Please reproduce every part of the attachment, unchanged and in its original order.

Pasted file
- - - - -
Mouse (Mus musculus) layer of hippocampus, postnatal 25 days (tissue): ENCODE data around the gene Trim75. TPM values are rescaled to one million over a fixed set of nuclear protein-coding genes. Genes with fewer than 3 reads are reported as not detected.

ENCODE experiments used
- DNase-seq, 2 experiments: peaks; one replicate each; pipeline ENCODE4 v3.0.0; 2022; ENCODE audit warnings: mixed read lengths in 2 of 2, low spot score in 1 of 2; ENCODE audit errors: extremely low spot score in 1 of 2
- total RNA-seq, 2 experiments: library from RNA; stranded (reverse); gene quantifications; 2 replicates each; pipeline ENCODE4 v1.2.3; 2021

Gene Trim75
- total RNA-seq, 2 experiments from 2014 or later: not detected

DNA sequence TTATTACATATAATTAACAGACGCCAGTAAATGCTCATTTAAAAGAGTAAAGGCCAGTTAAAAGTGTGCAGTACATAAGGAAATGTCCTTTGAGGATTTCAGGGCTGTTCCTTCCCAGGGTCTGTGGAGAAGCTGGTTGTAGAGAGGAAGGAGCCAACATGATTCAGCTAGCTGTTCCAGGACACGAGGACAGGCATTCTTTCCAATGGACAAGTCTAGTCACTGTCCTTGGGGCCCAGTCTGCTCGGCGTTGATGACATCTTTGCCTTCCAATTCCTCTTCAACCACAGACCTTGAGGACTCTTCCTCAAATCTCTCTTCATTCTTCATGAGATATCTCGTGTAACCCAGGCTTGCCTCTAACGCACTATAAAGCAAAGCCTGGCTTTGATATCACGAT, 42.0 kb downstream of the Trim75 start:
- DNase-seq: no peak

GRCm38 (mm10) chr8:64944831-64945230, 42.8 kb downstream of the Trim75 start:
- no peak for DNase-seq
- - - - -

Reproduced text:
Mouse (Mus musculus) layer of hippocampus, postnatal 25 days (tissue): ENCODE data around the gene Trim75. TPM values are rescaled to one million over a fixed set of nuclear protein-coding genes. Genes with fewer than 3 reads are reported as not detected.

ENCODE experiments used
- DNase-seq, 2 experiments: peaks; one replicate each; pipeline ENCODE4 v3.0.0; 2022; ENCODE audit warnings: mixed read lengths in 2 of 2, low spot score in 1 of 2; ENCODE audit errors: extremely low spot score in 1 of 2
- total RNA-seq, 2 experiments: library from RNA; stranded (reverse); gene quantifications; 2 replicates each; pipeline ENCODE4 v1.2.3; 2021

Gene Trim75
- total RNA-seq, 2 experiments from 2014 or later: not detected

DNA sequence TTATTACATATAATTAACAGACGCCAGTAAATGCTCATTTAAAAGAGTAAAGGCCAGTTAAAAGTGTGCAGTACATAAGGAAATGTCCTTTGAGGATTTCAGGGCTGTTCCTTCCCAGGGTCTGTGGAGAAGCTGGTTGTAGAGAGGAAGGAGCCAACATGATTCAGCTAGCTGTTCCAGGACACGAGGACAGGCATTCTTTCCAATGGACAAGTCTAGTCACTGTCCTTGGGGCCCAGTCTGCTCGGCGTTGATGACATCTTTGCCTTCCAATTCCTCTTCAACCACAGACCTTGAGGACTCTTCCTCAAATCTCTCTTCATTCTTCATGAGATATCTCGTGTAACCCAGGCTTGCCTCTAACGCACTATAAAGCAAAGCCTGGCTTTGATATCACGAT, 42.0 kb downstream of the Trim75 start:
- DNase-seq: no peak

GRCm38 (mm10) chr8:64944831-64945230, 42.8 kb downstream of the Trim75 start:
- no peak for DNase-seq